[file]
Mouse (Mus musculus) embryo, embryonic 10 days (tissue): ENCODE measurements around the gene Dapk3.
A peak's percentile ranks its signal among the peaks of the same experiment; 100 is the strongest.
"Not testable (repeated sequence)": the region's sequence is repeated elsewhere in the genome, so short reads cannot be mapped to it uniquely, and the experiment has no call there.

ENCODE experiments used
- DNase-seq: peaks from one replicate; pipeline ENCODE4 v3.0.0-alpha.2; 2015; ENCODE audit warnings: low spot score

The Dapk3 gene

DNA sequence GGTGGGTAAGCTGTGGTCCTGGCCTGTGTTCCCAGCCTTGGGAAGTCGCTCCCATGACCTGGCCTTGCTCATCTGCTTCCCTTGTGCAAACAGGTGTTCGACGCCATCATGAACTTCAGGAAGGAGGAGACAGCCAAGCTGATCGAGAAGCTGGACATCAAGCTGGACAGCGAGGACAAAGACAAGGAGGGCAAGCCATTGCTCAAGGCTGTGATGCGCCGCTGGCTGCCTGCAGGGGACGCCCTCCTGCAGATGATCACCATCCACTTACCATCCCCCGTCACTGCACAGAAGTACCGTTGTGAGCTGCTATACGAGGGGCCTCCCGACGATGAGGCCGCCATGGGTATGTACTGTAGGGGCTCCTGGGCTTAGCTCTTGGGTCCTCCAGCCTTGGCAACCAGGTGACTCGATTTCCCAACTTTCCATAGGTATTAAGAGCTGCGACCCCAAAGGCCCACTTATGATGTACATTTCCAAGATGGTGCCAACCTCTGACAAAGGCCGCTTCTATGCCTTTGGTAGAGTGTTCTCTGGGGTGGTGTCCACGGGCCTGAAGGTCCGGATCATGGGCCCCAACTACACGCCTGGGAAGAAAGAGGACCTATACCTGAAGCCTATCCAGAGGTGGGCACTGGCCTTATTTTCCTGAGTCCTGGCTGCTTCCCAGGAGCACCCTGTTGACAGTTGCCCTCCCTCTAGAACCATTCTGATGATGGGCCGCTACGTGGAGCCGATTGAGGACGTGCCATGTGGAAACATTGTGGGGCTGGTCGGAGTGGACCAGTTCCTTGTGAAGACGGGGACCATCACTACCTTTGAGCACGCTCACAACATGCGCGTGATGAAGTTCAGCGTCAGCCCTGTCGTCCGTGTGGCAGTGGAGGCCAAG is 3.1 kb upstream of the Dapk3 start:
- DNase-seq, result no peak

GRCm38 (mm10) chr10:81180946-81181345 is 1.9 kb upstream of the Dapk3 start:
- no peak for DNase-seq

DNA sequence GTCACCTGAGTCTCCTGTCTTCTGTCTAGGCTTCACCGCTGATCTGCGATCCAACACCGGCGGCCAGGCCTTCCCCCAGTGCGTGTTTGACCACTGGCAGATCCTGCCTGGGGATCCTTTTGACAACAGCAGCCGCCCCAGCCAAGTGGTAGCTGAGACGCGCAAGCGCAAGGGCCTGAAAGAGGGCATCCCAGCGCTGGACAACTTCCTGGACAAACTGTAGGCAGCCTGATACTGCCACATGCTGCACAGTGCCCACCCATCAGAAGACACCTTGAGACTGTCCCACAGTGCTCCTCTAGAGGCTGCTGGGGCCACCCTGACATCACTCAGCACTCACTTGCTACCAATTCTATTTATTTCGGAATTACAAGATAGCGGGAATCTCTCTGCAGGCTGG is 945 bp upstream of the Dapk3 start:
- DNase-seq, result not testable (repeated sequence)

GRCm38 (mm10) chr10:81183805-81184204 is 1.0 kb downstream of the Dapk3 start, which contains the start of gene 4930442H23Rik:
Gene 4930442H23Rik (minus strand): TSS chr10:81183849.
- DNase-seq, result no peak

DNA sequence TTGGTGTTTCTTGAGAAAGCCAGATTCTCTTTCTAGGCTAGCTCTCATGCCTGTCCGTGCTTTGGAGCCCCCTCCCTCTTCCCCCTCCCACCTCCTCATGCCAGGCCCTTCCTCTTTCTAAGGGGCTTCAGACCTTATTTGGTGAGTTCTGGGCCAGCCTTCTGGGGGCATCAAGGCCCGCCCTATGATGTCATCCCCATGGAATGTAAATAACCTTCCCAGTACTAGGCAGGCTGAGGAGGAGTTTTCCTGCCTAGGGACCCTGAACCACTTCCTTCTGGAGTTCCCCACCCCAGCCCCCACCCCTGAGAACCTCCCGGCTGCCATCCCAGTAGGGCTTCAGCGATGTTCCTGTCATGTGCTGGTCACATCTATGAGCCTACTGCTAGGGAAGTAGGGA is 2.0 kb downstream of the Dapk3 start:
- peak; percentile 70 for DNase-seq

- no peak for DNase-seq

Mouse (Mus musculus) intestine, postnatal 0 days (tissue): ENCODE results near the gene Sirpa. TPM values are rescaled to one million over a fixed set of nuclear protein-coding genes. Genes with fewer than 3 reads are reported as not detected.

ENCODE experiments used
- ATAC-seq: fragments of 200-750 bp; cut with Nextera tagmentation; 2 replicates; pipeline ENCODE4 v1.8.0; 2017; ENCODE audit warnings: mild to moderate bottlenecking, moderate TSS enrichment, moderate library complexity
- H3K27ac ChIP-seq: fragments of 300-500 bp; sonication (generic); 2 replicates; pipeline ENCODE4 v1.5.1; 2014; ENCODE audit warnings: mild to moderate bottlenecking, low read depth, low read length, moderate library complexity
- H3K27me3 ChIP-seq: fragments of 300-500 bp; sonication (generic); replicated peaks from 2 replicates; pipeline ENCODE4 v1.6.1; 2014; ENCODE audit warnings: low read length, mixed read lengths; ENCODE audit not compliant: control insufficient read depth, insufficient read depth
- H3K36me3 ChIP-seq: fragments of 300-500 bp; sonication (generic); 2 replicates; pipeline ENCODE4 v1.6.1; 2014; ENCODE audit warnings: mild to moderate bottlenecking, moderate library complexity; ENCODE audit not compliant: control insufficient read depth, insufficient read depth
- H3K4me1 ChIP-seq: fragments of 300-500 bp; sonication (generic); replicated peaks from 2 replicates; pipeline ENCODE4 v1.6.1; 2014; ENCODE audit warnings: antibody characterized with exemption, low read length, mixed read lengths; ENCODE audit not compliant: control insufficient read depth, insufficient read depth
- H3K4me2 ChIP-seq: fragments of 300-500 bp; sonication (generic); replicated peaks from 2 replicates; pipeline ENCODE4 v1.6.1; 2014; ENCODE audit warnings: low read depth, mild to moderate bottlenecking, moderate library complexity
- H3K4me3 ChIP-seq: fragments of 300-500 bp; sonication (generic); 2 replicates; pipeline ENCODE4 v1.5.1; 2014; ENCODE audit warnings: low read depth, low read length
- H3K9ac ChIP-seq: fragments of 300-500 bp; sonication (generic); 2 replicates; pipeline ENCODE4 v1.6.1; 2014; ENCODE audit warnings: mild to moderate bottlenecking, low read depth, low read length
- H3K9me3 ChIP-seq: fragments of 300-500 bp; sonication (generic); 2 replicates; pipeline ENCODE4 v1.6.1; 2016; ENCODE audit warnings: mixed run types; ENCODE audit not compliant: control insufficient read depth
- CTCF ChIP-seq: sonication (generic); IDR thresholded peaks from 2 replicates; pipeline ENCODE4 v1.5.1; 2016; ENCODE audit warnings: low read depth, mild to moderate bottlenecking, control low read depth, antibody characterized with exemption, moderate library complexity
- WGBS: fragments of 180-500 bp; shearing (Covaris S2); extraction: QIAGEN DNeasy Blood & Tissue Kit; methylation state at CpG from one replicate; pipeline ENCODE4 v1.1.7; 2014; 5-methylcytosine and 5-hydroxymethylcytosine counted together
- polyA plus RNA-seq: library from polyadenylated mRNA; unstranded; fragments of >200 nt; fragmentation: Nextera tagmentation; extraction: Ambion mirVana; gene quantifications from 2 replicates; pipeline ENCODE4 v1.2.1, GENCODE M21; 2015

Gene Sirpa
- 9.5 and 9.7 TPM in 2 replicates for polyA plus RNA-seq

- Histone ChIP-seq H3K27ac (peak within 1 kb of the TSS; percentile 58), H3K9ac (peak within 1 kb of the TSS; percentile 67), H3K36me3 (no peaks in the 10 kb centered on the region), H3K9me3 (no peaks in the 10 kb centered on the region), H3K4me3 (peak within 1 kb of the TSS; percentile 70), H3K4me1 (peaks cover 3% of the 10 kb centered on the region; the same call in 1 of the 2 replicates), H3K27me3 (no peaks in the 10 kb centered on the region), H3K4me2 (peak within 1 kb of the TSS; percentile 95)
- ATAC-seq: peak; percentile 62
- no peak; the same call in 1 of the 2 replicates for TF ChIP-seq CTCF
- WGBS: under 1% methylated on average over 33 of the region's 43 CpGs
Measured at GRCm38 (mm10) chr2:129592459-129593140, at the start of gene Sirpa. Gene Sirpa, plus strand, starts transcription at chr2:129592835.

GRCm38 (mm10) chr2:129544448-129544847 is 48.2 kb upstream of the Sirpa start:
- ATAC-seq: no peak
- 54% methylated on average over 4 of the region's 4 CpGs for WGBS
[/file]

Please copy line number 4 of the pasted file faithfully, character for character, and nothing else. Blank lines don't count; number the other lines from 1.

ENCODE experiments used